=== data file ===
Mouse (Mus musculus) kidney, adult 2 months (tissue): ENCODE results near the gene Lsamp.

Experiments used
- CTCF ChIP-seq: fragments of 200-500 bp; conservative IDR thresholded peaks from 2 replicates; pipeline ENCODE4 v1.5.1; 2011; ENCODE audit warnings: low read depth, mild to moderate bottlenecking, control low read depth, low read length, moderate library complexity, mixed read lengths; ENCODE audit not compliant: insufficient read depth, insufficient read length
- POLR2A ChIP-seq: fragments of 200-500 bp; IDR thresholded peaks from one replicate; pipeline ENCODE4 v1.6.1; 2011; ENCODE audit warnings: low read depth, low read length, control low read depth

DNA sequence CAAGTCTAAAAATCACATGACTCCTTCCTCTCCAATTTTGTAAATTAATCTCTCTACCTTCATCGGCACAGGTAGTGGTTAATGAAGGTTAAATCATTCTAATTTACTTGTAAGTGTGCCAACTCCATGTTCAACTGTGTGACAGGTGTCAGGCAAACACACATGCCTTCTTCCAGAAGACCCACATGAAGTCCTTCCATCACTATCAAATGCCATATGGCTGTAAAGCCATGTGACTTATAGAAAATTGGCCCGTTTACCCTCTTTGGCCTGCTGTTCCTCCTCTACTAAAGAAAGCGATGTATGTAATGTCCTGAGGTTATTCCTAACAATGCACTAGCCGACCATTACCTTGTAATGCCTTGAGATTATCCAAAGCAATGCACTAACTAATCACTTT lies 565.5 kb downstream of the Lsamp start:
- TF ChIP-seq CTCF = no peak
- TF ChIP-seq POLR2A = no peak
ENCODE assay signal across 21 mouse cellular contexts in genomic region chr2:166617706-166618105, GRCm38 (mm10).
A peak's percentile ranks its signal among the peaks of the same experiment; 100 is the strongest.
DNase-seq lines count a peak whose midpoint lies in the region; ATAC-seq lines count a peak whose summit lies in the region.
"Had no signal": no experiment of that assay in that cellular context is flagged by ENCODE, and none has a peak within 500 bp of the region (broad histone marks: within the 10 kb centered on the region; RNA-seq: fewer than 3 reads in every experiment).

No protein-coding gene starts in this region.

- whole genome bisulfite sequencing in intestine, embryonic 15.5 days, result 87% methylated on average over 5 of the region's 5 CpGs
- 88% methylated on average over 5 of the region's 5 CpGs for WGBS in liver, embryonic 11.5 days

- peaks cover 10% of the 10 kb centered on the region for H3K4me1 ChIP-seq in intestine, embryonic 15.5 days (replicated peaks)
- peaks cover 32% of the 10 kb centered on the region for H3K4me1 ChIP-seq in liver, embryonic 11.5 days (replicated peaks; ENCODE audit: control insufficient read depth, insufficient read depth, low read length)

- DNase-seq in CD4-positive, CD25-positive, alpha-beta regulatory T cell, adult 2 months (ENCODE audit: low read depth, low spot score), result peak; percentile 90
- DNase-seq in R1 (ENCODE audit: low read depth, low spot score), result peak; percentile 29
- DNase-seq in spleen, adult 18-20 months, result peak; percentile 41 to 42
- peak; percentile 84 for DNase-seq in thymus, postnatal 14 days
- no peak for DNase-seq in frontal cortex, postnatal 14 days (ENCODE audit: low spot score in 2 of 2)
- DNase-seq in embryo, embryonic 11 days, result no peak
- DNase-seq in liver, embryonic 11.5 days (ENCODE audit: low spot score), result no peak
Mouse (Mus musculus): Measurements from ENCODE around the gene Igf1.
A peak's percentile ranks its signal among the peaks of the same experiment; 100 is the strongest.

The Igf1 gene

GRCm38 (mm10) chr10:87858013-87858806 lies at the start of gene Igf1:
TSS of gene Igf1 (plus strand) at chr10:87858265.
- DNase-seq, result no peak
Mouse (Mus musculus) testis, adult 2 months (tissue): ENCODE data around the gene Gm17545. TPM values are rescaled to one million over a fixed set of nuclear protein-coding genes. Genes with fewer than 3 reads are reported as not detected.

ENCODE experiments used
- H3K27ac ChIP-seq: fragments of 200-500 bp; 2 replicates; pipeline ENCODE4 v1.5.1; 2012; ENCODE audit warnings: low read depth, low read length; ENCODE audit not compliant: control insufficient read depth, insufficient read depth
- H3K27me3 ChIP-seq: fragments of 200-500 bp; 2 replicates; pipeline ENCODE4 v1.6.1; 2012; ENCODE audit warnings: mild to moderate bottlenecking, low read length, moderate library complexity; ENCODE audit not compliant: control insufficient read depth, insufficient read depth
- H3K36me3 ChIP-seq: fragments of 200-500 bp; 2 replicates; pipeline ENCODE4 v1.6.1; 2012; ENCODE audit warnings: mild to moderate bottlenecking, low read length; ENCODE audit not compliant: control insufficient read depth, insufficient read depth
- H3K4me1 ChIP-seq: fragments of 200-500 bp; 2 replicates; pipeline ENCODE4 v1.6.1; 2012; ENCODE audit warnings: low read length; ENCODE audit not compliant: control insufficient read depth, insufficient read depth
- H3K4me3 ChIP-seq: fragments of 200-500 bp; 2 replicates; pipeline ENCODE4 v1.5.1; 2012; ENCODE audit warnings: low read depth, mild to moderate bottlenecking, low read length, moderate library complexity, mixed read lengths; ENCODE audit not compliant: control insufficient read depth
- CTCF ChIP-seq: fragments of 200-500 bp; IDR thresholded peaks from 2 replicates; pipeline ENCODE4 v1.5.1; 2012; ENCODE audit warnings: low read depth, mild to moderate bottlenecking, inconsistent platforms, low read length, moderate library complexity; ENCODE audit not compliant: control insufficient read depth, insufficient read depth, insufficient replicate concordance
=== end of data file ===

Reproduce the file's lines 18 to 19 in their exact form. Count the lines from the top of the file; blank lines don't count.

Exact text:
- DNase-seq in R1 (ENCODE audit: low read depth, low spot score), result peak; percentile 29
- DNase-seq in spleen, adult 18-20 months, result peak; percentile 41 to 42